I fancied a challenge, but nothing so exhausting it would take the fun out of the day.
Big Easy????? What the #@%&!!!!!!!!!
Big, yes. Easy, no!!
If you are looking for a real adventure marathon in New Zealand, then this is the race for you to enter. It has everything... punishing uphills, even more punishing downhills (20kms!), beautiful views as far as the eye can see, fantastic marshals, a gorgeous river run to finish, tonnes of brilliant spot prizes, and best of all, free beer as soon as you finish!
I really enjoyed this marathon. There was about a 13km section where there was no enjoyment, but for the rest of it, and definitely after, it was nothing less than amazing.
Sometimes I find it hard to describe in words how incredible something is. There are only so many words to describe something beautiful, and I'm not good with words at the best of times. So, I have put together this small video which I think sums up the whole event pretty well. I hope you enjoy it and feel free to ask any questions or write any comments below.
For more information about the marathon, check out their website.
And if 42.2km is not enough for you, well, they do a 100km race too!!!
WHAT A YEAR!!!
Like so many people, I love to look back over the year and see how much I have achieved. In those times when you are feeling down on yourself, it really picks you up to think how far you have come, and what you can accomplish in a given time.
Looking back over 2016, I really can't believe how much has happened. I have been on 20 flights, visited eight countries and achieved so much more than I could have ever planned for. But, the best things, which unfortunately are not measurable, have been the changes in my mind and the mental barriers I have begun to break down.
After not running in any races for many years due to my nerves, I decided recently that I needed to overcome my fear so I could compete again. Taking on a mental challenge can often be harder than a physical one but sometimes with more rewards afterwards.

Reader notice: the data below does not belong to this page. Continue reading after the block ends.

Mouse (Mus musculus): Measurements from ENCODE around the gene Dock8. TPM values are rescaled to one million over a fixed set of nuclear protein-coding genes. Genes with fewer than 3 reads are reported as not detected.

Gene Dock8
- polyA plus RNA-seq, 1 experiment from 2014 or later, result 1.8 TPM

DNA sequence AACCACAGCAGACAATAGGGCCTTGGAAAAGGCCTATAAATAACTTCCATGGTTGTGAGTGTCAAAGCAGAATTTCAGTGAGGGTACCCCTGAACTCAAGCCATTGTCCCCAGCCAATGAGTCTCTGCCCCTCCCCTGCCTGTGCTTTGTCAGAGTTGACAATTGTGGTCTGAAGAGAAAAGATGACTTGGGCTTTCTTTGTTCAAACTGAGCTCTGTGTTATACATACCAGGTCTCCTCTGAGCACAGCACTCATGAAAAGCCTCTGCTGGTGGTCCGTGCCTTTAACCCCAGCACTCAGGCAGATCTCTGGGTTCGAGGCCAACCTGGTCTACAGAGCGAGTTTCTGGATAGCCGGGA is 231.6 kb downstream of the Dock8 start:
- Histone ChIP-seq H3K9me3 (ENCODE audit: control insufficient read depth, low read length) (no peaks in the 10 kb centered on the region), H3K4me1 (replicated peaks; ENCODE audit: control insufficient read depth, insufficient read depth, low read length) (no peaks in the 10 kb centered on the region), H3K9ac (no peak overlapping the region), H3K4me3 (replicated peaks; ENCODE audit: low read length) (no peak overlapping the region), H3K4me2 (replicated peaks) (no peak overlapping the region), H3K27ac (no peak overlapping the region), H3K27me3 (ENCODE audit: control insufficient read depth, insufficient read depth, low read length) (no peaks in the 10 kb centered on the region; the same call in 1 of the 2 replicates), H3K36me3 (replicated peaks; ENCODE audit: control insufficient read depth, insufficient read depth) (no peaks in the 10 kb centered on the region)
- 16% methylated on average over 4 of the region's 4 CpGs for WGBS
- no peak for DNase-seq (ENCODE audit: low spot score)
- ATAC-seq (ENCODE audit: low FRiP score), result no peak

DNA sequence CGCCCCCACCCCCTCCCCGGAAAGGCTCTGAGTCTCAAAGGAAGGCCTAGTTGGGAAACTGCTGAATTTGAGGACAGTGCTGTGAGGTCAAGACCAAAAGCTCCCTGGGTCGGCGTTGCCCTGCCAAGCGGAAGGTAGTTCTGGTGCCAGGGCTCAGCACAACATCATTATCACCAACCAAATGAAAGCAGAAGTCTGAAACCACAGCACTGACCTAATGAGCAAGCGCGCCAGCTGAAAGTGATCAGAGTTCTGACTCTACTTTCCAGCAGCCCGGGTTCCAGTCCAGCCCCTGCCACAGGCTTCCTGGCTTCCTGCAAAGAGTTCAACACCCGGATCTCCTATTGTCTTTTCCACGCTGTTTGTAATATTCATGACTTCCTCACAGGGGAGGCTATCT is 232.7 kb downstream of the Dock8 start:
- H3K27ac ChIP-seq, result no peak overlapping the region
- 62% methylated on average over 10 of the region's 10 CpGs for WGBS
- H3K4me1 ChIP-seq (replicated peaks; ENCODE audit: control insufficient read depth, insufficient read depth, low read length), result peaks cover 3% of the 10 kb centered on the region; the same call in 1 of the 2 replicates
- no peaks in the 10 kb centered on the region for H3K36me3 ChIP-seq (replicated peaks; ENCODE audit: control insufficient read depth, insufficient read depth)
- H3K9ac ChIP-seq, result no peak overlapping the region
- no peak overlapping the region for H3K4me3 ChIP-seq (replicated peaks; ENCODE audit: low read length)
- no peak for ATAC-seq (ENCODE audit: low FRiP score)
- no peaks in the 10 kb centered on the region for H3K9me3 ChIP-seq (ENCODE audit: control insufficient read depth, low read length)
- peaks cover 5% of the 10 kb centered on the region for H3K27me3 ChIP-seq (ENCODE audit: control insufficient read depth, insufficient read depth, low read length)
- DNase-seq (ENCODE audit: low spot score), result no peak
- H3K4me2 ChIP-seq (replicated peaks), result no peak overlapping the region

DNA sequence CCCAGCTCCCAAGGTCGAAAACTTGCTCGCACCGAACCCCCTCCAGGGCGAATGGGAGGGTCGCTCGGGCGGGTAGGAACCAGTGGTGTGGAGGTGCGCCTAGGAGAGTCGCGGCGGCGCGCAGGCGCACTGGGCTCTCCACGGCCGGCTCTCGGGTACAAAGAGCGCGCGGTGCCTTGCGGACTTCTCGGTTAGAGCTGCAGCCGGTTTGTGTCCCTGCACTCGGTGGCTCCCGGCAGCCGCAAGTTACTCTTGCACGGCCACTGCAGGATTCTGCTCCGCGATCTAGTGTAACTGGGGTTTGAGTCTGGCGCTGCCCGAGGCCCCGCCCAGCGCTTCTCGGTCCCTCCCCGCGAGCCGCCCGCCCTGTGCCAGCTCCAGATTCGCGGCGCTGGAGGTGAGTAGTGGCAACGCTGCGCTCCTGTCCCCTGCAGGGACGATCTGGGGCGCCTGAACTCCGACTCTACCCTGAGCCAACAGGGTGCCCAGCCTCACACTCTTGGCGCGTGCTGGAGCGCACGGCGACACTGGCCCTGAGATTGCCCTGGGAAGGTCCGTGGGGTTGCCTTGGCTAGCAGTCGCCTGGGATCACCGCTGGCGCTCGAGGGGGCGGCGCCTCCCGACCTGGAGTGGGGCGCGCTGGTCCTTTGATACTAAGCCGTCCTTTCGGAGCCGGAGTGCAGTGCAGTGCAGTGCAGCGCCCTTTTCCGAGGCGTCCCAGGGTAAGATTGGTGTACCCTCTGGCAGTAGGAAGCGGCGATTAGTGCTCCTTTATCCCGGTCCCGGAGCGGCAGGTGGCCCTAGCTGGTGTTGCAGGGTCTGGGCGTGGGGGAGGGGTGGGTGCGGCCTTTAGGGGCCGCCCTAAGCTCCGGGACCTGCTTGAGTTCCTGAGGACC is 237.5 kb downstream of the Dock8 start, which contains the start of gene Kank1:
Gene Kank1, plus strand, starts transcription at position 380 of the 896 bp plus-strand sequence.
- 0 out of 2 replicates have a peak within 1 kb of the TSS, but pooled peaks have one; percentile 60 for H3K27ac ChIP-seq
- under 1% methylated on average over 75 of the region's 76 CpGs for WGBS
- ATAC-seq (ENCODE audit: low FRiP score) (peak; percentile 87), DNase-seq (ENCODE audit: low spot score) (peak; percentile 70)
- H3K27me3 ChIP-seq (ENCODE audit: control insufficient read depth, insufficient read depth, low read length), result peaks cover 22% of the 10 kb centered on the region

I did some research and picked out a few key points to help me. Below are three short videos to show the main tips that I used to overcome my nerves before the Queenstown marathon. When race day came round I felt confident and calm. Take a look...
Tip one -
Familiarise yourself with the route and area.
Advertised as 'Flat out beautiful' they aren't lying! Well, about the beauty anyway! The multiple times when I was struggling throughout the marathon, I would look around and be in awe of the beautiful environment. Those magnificent mountains, winding rivers and shimmering lakes can distract from the most exhausted legs.
Before the day of the marathon came round I already felt very confident that this was going to be a great event. Each participant has access to a personalised copy of the route map with target times at various locations during the marathon (above pic). You can also get a wrist band with your expected times at certain distances which you collect from the very well constructed athlete 'check in' the day before. All of the organisation seemed really smooth so at least all my worries and anxiety were only based on my own actions.